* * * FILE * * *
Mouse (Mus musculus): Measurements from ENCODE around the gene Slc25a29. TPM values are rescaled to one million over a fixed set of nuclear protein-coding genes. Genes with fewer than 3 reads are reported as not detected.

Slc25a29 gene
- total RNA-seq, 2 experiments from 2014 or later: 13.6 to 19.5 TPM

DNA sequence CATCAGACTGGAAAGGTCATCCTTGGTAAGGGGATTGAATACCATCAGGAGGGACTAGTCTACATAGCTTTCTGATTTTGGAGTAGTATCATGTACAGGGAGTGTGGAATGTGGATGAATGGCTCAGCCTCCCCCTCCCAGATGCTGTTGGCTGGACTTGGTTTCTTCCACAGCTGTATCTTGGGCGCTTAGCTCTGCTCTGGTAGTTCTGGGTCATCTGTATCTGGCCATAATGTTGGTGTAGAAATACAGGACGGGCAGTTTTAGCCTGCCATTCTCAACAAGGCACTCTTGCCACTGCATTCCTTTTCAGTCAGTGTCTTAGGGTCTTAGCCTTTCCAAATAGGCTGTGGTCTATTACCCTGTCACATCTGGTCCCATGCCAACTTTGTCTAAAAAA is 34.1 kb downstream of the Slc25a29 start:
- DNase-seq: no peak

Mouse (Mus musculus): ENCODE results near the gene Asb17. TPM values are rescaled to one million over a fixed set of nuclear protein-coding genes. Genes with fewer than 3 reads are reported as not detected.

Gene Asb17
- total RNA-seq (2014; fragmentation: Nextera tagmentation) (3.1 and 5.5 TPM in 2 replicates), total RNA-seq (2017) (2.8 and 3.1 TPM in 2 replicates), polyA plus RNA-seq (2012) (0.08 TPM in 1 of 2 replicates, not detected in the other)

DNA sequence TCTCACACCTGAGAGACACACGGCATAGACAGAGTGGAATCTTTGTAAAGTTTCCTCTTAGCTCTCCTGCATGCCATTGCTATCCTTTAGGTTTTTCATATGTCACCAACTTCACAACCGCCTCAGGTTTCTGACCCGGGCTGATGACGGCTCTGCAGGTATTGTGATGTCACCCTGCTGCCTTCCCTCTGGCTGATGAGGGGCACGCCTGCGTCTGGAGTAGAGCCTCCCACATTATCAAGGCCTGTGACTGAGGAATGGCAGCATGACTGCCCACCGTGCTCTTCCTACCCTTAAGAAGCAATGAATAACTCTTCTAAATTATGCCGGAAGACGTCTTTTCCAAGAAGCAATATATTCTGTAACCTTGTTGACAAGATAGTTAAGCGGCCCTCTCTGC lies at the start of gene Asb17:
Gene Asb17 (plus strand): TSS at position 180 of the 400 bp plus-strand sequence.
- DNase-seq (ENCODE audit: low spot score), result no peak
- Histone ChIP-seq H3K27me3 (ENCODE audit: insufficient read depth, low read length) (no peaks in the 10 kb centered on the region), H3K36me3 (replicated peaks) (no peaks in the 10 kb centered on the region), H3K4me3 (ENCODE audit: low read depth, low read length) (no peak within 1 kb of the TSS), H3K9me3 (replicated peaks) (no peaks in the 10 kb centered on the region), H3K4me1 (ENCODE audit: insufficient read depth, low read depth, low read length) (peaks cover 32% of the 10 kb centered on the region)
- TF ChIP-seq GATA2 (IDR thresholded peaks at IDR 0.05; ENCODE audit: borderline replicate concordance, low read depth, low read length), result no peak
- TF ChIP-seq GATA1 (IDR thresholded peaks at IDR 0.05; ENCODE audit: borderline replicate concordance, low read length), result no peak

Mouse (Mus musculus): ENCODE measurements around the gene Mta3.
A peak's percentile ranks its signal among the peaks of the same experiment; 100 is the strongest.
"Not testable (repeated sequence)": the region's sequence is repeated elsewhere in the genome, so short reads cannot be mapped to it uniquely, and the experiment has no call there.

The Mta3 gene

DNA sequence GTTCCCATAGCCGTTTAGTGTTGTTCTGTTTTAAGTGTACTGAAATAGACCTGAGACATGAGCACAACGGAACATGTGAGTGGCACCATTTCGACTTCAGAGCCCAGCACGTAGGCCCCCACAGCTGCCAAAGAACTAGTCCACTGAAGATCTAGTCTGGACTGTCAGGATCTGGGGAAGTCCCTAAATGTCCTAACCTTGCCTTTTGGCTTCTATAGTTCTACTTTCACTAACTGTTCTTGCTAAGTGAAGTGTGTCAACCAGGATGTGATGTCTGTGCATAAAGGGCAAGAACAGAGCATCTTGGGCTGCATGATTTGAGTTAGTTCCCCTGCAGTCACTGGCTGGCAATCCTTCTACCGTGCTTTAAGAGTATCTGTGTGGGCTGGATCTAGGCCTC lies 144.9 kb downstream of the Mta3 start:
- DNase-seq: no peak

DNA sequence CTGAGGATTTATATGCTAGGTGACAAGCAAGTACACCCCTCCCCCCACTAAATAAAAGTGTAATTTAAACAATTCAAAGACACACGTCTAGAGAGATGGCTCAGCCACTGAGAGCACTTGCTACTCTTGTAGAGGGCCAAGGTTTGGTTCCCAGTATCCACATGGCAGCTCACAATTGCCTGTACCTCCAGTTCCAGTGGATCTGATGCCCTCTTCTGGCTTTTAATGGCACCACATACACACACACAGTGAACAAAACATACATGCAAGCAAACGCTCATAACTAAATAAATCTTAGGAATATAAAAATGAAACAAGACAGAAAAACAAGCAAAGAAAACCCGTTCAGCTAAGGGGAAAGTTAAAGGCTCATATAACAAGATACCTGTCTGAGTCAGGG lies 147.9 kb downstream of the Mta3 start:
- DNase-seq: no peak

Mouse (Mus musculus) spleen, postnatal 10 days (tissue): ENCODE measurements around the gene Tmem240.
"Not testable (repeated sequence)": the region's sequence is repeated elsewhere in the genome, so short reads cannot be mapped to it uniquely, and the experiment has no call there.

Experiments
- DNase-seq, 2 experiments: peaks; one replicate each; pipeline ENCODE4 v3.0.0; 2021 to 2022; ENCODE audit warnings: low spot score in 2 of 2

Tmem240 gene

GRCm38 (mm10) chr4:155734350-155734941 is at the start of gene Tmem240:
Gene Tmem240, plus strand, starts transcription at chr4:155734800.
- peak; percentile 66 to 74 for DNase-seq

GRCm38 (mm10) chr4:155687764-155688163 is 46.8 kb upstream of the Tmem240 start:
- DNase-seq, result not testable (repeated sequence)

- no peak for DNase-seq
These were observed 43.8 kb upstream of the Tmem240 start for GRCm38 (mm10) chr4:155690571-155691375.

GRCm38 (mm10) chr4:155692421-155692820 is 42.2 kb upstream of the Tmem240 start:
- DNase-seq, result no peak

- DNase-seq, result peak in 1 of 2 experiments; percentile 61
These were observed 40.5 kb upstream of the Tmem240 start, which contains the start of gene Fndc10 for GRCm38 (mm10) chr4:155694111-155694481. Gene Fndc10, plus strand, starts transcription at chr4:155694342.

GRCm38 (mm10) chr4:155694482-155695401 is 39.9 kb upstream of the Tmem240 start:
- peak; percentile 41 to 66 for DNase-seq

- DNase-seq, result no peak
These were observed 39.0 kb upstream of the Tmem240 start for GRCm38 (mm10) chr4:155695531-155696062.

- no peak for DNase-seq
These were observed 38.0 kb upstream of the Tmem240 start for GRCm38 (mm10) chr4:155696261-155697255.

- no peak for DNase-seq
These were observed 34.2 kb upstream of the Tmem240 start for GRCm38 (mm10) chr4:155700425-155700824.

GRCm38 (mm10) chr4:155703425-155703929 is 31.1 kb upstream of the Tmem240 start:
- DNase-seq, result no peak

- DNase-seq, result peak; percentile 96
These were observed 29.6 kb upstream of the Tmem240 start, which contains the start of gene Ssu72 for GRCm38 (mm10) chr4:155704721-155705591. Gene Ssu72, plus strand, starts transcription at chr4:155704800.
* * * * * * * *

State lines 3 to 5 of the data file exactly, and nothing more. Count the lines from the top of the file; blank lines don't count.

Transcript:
- total RNA-seq, 2 experiments from 2014 or later: 13.6 to 19.5 TPM

DNA sequence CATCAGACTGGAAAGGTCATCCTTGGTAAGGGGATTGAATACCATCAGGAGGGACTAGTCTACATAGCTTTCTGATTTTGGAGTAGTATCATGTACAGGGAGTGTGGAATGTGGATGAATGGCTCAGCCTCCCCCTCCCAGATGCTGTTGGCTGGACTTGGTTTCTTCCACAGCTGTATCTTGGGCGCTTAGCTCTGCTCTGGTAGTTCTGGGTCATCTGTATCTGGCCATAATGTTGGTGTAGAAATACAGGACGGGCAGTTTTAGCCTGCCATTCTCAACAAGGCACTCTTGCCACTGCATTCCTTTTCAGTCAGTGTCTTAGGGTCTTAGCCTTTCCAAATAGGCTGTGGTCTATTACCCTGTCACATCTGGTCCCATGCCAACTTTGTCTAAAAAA is 34.1 kb downstream of the Slc25a29 start:
- DNase-seq: no peak